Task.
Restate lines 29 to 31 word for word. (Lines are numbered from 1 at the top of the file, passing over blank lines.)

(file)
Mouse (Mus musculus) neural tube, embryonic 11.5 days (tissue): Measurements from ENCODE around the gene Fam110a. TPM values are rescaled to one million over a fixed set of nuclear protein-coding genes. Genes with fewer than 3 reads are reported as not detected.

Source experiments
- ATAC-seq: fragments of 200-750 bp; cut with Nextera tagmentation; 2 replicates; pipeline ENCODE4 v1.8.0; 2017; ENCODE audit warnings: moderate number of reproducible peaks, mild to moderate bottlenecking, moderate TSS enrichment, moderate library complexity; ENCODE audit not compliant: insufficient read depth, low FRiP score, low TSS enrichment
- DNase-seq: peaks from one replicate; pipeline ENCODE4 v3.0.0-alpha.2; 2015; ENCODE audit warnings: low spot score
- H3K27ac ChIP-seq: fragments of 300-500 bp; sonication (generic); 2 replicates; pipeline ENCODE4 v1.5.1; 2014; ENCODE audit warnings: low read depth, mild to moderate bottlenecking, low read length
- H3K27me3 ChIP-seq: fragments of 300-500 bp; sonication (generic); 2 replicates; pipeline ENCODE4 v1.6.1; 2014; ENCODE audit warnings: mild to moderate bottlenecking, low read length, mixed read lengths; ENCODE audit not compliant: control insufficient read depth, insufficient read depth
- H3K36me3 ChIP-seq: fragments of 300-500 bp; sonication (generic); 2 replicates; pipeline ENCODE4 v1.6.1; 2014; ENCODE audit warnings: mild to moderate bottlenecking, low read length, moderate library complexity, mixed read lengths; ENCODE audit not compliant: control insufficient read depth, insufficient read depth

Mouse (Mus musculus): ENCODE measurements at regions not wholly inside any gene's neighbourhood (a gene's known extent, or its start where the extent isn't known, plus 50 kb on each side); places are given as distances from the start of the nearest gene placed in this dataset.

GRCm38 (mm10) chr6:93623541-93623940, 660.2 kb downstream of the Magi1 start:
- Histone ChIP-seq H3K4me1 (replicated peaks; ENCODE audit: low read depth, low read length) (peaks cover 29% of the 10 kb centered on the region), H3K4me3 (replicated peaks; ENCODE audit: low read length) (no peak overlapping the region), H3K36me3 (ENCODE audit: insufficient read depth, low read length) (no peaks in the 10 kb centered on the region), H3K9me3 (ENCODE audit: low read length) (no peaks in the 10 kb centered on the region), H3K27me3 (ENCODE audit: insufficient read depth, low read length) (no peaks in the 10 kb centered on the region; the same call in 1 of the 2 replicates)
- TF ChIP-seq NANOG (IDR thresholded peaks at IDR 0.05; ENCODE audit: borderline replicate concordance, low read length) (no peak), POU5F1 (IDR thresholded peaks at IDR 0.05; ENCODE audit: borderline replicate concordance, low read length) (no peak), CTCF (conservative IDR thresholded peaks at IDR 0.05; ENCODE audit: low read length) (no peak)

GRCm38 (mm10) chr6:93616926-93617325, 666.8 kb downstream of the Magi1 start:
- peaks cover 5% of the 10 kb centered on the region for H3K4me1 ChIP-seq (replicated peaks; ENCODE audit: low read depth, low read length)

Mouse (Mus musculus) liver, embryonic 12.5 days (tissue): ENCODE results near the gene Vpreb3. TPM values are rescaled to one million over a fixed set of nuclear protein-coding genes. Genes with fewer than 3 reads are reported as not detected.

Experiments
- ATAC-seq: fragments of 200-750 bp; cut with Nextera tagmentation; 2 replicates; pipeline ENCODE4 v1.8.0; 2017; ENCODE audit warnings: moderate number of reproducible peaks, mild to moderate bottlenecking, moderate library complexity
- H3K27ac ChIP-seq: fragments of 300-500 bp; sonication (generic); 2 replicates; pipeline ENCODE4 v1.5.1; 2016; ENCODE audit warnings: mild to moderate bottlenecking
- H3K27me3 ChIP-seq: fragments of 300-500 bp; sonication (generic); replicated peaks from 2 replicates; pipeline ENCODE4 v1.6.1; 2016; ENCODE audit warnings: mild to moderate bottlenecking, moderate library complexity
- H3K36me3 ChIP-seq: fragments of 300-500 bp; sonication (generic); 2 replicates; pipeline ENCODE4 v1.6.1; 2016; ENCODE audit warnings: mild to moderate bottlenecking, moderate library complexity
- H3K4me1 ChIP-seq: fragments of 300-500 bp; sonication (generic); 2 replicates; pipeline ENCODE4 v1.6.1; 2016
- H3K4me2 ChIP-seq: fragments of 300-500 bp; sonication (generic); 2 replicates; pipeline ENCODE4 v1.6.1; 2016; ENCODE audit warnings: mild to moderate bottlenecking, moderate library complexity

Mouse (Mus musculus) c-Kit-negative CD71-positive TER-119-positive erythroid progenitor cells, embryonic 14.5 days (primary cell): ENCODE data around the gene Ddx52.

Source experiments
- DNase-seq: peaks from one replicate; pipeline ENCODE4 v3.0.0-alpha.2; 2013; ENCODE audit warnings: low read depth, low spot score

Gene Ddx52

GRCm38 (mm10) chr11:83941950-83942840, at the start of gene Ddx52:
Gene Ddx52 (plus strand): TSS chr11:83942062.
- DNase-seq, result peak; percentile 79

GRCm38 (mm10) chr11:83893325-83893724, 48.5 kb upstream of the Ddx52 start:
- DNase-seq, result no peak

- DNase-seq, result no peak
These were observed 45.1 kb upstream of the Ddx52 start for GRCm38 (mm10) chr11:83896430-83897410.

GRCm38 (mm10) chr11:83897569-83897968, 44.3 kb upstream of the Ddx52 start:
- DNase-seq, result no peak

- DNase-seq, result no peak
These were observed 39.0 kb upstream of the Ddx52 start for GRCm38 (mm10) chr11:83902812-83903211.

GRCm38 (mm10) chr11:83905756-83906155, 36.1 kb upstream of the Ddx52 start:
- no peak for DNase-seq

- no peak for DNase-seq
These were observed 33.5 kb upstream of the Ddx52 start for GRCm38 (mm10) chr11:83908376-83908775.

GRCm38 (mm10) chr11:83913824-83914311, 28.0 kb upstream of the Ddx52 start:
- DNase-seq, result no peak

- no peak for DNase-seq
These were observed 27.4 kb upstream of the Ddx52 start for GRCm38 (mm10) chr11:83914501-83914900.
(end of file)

GRCm38 (mm10) chr11:83893325-83893724, 48.5 kb upstream of the Ddx52 start:
- DNase-seq, result no peak

- DNase-seq, result no peak